The answer has some roots in the proverb recited by Maria’s nanny in Nigeria: “When a ripe fruit sees an honest person, it falls.” Throughout the novel, it’s suggested that the “honest person” is Maria. She’s brought up in a strict family, where manners and politeness are paramount. And so she’s shocked by Anna Horn, whose descent upon Maria’s first Greek classroom is first taken with relief—at last a fellow new kid and expatriate—but she quickly proves to be  infinitely more chic and sophisticated than Maria. Anna has arrived not from uncivilized Africa but from Paris. Her mother, Antigone, is a ballet dancer and active in leftist political circles, and Anna speaks with the worldly élan, even ennui, of a woman three times her age. Antigone has drilled into Anna the slogan “Liberté, egalité, fraternité,” variations of which are emblazoned throughout their home on posters and sculptures. For Maria, this lifestyle is liberating, thrilling, confusing. But it’s also demeaning as Anna continually outshines her with each of their shared endeavors: when they chop off their long, girlish locks, Maria looks like the cut was done with a machete or razor blade in a dimly lit bathroom whereas Anna pulls it off as effortlessly gamine; when they go on hunger strikes, Maria’s emaciated body resembles a Holocaust victim’s whereas Anna’s is model-lithe and elegant. As much as Maria acknowledges this inherent competition between them and tries to resist the ripeness-verging-on-rot of Anna’s fruit, she’s inexorably caught up in her chaotic whirlwind of adventure and rebellion. She confesses during their teenage years, “Anna confuses me the older we get. She’s always telling me what to do—to kiss her, to break up with [my boyfriend] Kostas—and meanwhile she does whatever she likes. If I were the one who’d let a boy touch me everywhere, I’d have had her to reckon with.”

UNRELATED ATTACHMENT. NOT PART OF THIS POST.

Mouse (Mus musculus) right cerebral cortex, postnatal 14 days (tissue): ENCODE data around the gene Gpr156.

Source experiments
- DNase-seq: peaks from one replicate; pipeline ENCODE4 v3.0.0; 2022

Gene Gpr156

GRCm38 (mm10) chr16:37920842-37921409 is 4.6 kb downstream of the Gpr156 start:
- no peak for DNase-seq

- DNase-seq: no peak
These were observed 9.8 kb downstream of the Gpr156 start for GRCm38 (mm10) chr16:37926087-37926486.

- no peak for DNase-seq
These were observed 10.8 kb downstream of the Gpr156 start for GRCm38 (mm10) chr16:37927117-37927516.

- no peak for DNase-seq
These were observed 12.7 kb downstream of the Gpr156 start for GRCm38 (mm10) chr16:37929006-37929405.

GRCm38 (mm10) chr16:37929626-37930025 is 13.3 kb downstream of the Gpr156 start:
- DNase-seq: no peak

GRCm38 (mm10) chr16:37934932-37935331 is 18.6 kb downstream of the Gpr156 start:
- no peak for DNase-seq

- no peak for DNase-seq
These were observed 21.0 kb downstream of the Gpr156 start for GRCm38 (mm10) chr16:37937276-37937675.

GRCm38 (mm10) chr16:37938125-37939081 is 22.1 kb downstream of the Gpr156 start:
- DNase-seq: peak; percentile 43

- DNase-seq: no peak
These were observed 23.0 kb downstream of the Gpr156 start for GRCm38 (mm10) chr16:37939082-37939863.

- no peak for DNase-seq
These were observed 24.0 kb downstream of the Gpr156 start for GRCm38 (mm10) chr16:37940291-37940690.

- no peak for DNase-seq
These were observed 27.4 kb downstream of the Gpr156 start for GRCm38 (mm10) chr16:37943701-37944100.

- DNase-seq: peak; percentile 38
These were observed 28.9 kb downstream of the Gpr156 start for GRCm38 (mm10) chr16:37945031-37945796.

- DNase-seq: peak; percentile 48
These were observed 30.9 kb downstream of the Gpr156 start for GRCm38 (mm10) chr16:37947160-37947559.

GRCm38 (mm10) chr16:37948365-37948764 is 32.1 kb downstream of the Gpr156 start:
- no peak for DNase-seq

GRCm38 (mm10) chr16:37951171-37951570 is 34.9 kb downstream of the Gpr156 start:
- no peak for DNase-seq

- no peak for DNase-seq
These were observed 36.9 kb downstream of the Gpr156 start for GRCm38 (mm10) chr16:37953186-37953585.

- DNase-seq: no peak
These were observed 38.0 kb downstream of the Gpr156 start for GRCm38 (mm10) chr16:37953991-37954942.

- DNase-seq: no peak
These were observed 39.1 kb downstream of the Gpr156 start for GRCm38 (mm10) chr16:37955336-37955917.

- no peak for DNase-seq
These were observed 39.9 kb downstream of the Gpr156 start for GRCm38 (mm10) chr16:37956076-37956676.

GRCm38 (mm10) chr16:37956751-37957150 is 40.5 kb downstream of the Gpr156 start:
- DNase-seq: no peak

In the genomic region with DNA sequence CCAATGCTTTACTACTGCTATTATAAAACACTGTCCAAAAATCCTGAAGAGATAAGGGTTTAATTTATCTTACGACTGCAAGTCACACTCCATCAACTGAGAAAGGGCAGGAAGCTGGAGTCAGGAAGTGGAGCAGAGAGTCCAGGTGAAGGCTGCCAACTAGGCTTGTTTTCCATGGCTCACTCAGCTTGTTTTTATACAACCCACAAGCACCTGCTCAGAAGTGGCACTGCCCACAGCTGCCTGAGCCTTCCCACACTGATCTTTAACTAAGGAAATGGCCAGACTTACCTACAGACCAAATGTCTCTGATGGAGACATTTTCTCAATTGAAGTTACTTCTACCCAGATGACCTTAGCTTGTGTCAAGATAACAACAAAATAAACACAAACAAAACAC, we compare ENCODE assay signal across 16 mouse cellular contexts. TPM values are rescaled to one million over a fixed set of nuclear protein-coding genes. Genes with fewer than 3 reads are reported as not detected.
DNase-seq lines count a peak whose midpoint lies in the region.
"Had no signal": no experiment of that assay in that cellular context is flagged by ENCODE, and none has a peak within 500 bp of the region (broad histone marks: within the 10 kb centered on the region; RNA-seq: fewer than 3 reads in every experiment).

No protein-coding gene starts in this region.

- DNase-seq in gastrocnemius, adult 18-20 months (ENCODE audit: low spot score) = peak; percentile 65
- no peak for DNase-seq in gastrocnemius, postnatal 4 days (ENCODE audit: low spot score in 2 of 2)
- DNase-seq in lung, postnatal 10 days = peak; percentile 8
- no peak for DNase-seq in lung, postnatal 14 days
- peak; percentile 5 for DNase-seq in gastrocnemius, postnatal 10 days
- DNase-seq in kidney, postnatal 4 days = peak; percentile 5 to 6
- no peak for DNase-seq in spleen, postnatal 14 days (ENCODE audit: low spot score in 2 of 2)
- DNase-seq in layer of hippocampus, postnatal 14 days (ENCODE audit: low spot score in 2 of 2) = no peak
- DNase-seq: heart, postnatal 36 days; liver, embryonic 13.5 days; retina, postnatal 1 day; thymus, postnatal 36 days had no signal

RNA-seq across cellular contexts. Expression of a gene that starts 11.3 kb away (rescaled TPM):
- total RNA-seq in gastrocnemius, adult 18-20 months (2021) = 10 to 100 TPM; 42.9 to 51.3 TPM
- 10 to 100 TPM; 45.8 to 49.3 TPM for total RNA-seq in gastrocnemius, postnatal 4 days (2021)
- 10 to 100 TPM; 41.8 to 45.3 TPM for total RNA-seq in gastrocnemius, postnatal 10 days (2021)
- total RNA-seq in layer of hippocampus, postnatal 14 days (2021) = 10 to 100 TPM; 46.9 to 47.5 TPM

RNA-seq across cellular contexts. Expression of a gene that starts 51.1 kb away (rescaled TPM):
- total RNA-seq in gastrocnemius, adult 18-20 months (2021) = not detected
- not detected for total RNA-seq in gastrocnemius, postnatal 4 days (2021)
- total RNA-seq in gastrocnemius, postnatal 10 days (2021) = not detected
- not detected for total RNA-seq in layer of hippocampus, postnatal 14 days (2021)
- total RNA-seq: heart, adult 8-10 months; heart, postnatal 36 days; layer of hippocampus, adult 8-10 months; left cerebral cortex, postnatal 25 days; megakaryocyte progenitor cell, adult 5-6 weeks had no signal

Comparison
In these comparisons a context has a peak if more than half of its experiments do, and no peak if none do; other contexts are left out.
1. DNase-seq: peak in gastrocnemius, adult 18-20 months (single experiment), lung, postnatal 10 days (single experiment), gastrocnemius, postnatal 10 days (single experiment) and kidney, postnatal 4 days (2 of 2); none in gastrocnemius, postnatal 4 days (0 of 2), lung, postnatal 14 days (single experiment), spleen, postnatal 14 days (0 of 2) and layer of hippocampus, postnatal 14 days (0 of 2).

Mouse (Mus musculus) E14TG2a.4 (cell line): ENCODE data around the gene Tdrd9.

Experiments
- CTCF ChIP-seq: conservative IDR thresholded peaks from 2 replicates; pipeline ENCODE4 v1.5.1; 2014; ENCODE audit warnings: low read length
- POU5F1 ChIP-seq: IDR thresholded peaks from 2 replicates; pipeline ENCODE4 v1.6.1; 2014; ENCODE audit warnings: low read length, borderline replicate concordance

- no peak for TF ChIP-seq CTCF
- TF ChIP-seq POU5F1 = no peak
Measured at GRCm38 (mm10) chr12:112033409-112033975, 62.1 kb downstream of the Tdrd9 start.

Indeed, Maria is at odds with her own confusion about the reciprocity of their relationship, for even as she’s aware of the frustration Anna causes her she thrives, almost willingly, in it. On the one hand, in a telling line, she explains that “The people in my life are always going somewhere . . . And I’m forever in the background, waving a handkerchief as they leave.” This sense of searching stasis underlies every stage of Maria’s life, through to the novel’s narrative present, at which point she is a thirty-five-year-old schoolteacher. And this stasis is manifest in the language of the book itself, which moves fluidly between memory and the present day, using the present tense for both. Not only does this create a strikingly blurred and vivid atmosphere—multiple geographies and psychologies flowing together—but it also suggests a feedback loop of sorts between the friends. As they grow up and part ways again and again—Anna leaving Maria for Paris, Maria forging a identity of her own as her sexual, intellectual, and artistic coming-of-age is guided by her friend’s ironically present absence—each time they meet they are immediately their old selves: “We’re nineteen, but you’d think we were nine. Lying on our backs on the beach, Anna and I are digging holes in the sand with our heels, chattering away, moving from one topic to the next as if we’d never been apart, as if our friendship has never wavered.” Maria forgets her grudges, and Anna never acknowledges, or perhaps isn’t cognizant of, the way that Maria needs her, the way she feels abandoned when Anna leaves Maria behind for something seemingly bigger and better.